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Blood Pressure Variability and Calcium Channel Blockers

Four studies in the British medical journals, Lancet and Lancet Neurology (March 10, 2010), show that people whose high blood pressures go up and down are up to six times more likely to suffer strokes than those who have more stable high blood pressures. The greater the variability in blood pressure, the higher the risk. This is astounding because doctors usually reassure people with intermittent high blood pressure and often do not treat them.

• High blood pressure is a powerful risk factor for strokes and heart attacks.
• Lifestyle changes and drugs to lower high blood pressure markedly reduce these risks.
• Blood pressures that vary over time markedly increase risk for stroke.

Ninety-one percent of Americans will have high blood pressure. That doesn't mean that they all have to take drugs. More than 80 percent of people with high blood pressure can control their blood pressures with • a diet with lots of fruits, vegetables, whole grains, beans, seeds and nuts; some fish; and marked reduction in meat, whole milk dairy products, and refined carbohydrates;
• exercise;
• weight loss if overweight;
• reduction of salt intake (unless you exercise vigorously);
• avoidance of tobacco smoke.

What you should do: Buy a blood pressure cuff and check your blood pressure each night before you go to bed. If your systolic blood pressure is above 120, you have high blood pressure and are at increased risk for heart attacks and strokes. If your systolic blood pressure varies from 120 to 135 or higher, you are at greater risk for a stroke, and the greater the variance, the greater the risk.

If your blood pressure cannot be controlled with lifestyle changes, you may have to take drugs. According to these studies, you probably should take a calcium channel blocker plus some other drug. A meta-analysis of 389 randomized trials involving different classes of antihypertensive medications found that calcium channel blockers were most likely to protect against blood pressure variability, whereas ACE inhibitors, beta blockers, and angiotensin receptor antagonists tended to cause wide swings in blood pressure. This explains why calcium channel blockers are better than beta blockers at reducing the risks of stroke when their effects on average blood pressure were the same. A problem is that calcium channel blockers are weak blood pressure lowerers so they almost always have to be given in combination with other drugs to be effective. If you are on blood pressure medication, check with your doctor about these important studies.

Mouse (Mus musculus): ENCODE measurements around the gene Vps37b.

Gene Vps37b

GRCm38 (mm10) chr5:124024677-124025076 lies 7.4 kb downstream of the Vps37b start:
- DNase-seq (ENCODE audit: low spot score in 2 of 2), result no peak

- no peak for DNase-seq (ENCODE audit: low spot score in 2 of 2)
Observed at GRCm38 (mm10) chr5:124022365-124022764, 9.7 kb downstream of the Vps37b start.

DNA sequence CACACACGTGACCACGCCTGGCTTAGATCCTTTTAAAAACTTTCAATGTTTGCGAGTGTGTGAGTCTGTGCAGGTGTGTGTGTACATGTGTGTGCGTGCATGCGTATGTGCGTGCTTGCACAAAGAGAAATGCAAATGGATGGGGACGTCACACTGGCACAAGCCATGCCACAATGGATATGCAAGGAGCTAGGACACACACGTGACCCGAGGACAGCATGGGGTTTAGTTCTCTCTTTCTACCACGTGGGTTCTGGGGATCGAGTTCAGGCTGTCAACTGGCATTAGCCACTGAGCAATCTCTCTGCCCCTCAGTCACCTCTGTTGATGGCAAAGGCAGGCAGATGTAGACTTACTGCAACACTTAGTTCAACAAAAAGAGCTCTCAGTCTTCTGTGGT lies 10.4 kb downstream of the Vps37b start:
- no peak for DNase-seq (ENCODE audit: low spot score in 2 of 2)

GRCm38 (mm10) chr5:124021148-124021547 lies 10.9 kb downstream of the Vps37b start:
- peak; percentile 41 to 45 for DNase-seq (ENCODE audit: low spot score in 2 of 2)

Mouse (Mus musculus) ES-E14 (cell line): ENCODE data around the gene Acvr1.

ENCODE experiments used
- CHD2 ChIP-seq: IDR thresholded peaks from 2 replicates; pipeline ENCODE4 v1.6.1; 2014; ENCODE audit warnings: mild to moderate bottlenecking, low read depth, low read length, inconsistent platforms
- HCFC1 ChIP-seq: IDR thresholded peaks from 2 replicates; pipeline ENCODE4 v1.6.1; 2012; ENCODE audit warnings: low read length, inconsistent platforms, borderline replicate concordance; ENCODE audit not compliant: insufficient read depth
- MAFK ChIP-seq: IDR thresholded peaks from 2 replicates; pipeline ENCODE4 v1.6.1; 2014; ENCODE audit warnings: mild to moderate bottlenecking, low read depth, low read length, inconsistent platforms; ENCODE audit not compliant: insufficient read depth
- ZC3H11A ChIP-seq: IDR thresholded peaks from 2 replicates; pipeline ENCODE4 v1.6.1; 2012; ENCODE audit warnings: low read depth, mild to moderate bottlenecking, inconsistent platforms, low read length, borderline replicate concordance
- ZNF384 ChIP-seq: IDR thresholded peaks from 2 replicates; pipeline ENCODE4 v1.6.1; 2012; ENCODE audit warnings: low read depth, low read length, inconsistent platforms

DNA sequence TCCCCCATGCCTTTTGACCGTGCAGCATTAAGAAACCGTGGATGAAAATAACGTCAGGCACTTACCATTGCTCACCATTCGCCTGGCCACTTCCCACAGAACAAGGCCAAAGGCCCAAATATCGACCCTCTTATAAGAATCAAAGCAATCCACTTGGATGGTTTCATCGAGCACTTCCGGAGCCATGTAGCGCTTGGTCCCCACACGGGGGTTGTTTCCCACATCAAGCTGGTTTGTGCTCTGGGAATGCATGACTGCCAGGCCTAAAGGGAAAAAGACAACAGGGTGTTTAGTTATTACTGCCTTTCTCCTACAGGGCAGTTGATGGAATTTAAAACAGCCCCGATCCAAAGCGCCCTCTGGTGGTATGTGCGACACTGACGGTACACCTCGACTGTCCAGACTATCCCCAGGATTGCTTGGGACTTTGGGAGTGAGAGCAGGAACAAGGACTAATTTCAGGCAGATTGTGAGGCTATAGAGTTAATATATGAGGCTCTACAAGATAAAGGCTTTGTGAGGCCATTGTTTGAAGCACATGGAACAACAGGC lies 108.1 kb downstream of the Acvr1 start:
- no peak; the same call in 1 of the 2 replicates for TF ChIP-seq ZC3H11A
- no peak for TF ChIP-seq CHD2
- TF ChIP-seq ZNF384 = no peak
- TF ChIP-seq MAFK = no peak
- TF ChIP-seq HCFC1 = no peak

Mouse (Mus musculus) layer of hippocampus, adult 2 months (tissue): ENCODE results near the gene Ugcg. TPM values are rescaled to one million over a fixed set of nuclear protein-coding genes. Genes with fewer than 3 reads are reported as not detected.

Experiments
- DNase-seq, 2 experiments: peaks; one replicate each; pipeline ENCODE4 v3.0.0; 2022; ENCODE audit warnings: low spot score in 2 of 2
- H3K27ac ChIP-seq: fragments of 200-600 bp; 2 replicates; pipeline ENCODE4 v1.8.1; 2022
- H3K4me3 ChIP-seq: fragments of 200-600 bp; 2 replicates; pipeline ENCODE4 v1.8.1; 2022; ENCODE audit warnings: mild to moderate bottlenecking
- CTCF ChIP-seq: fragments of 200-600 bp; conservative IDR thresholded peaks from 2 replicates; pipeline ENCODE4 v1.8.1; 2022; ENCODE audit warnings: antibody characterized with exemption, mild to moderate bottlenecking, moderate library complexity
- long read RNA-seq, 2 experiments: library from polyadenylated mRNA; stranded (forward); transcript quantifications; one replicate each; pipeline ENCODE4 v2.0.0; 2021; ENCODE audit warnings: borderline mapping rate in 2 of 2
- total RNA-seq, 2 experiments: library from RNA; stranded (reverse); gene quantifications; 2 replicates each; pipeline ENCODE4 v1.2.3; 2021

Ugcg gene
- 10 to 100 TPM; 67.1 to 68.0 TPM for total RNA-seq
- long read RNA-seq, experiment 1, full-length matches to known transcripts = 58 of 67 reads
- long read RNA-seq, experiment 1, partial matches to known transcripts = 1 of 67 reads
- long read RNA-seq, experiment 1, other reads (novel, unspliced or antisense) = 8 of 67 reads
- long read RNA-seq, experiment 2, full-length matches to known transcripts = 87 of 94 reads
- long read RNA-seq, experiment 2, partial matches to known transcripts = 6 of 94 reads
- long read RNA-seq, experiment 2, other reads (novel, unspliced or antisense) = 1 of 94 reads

• Calcium Channel Blockers: amlodipine (Norvasc), clevidipine (Cleviprex), diltiazem (Cardizem), felodipine (Plendil), isradipine (Dynacirc), nifedipine (Adalat, Procardia), nicardipine (Cardene), nimodipine (Nimotop), nisoldipine (Sular), and verapamil (Calan) Isoptin.

• ACE Inhibitors: benazepril (Lotensin), captopril (Capoten), enalapril (Vasotec), fosinopril, (Monopril), lisinopril (Prinivil, Zestril), quinapril (Accupril), ramipril (Altace).

• Beta Blockers: Acebutolol (Sectral), Atenolol (Tenormin), Betaxolol (Kerlone), Bisoprolol (Zebeta, Ziac), Carteolol (Cartrol), Carvedilol (Coreg), Labetalol (Normodyne, Trandate), Metoprolol (Lopressor, Toprol), Nadolol (Corgard), Penbutolol (Levatol), Propranolol (Inderal, Inderal LA), Timolol (Blocadren).

• Angiotensin II Receptor Blockers: Candesartan (Atacand), Irbesartan (Avapro), Losartan (Cozaar), Telmisartan (Micardis), Valsartan (Diovan).

To find out if you can control your high blood pressure without medication, try my SHOW ME! diet for just two weeks.

Updated 7/23/12

May 29th, 2013
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About the Author: Gabe Mirkin, MD

Sports medicine doctor, fitness guru and long-time radio host Gabe Mirkin, M.D., brings you news and tips for your healthful lifestyle. A practicing physician for more than 50 years and a radio talk show host for 25 years, Dr. Mirkin is a graduate of Harvard University and Baylor University College of Medicine. He is board-certified in four specialties: Sports Medicine, Allergy and Immunology, Pediatrics and Pediatric Immunology. The Dr. Mirkin Show, his call-in show on fitness and health, was syndicated in more than 120 cities. Read More
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